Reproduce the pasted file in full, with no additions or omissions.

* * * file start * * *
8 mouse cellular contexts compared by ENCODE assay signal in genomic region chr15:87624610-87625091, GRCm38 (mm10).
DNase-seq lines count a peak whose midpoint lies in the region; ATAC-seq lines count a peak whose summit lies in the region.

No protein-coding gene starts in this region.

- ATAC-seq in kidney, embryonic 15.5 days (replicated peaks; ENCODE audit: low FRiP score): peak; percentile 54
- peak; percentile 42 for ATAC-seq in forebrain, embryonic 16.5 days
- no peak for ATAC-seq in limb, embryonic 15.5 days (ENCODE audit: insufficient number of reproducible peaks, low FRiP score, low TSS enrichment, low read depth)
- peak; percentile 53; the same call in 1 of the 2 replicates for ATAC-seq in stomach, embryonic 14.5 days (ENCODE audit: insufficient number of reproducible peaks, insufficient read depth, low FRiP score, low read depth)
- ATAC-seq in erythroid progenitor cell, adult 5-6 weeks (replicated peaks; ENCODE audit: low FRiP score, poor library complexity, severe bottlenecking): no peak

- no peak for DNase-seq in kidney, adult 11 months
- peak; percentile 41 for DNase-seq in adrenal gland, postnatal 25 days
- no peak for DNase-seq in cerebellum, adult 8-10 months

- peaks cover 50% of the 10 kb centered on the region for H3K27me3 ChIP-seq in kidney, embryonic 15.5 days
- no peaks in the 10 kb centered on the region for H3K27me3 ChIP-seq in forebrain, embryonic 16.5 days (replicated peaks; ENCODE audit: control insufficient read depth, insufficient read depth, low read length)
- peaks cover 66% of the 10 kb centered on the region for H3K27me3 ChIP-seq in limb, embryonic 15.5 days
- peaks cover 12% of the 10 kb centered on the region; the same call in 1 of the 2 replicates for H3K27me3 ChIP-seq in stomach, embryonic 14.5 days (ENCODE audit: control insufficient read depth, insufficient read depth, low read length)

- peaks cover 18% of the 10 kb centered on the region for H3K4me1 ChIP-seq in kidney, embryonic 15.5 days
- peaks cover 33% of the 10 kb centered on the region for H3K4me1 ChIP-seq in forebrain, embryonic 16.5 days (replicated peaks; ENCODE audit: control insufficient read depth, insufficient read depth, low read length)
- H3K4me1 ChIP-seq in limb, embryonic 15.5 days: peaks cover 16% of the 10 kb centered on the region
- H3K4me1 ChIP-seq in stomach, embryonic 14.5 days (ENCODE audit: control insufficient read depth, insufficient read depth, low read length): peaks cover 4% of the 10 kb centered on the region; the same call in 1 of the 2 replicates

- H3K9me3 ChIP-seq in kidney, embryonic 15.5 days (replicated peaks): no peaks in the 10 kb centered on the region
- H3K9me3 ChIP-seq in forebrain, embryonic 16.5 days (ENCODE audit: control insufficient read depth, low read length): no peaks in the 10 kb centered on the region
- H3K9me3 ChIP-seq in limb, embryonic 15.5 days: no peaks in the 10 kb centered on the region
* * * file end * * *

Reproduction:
8 mouse cellular contexts compared by ENCODE assay signal in genomic region chr15:87624610-87625091, GRCm38 (mm10).
DNase-seq lines count a peak whose midpoint lies in the region; ATAC-seq lines count a peak whose summit lies in the region.

No protein-coding gene starts in this region.

- ATAC-seq in kidney, embryonic 15.5 days (replicated peaks; ENCODE audit: low FRiP score): peak; percentile 54
- peak; percentile 42 for ATAC-seq in forebrain, embryonic 16.5 days
- no peak for ATAC-seq in limb, embryonic 15.5 days (ENCODE audit: insufficient number of reproducible peaks, low FRiP score, low TSS enrichment, low read depth)
- peak; percentile 53; the same call in 1 of the 2 replicates for ATAC-seq in stomach, embryonic 14.5 days (ENCODE audit: insufficient number of reproducible peaks, insufficient read depth, low FRiP score, low read depth)
- ATAC-seq in erythroid progenitor cell, adult 5-6 weeks (replicated peaks; ENCODE audit: low FRiP score, poor library complexity, severe bottlenecking): no peak

- no peak for DNase-seq in kidney, adult 11 months
- peak; percentile 41 for DNase-seq in adrenal gland, postnatal 25 days
- no peak for DNase-seq in cerebellum, adult 8-10 months

- peaks cover 50% of the 10 kb centered on the region for H3K27me3 ChIP-seq in kidney, embryonic 15.5 days
- no peaks in the 10 kb centered on the region for H3K27me3 ChIP-seq in forebrain, embryonic 16.5 days (replicated peaks; ENCODE audit: control insufficient read depth, insufficient read depth, low read length)
- peaks cover 66% of the 10 kb centered on the region for H3K27me3 ChIP-seq in limb, embryonic 15.5 days
- peaks cover 12% of the 10 kb centered on the region; the same call in 1 of the 2 replicates for H3K27me3 ChIP-seq in stomach, embryonic 14.5 days (ENCODE audit: control insufficient read depth, insufficient read depth, low read length)

- peaks cover 18% of the 10 kb centered on the region for H3K4me1 ChIP-seq in kidney, embryonic 15.5 days
- peaks cover 33% of the 10 kb centered on the region for H3K4me1 ChIP-seq in forebrain, embryonic 16.5 days (replicated peaks; ENCODE audit: control insufficient read depth, insufficient read depth, low read length)
- H3K4me1 ChIP-seq in limb, embryonic 15.5 days: peaks cover 16% of the 10 kb centered on the region
- H3K4me1 ChIP-seq in stomach, embryonic 14.5 days (ENCODE audit: control insufficient read depth, insufficient read depth, low read length): peaks cover 4% of the 10 kb centered on the region; the same call in 1 of the 2 replicates

- H3K9me3 ChIP-seq in kidney, embryonic 15.5 days (replicated peaks): no peaks in the 10 kb centered on the region
- H3K9me3 ChIP-seq in forebrain, embryonic 16.5 days (ENCODE audit: control insufficient read depth, low read length): no peaks in the 10 kb centered on the region
- H3K9me3 ChIP-seq in limb, embryonic 15.5 days: no peaks in the 10 kb centered on the region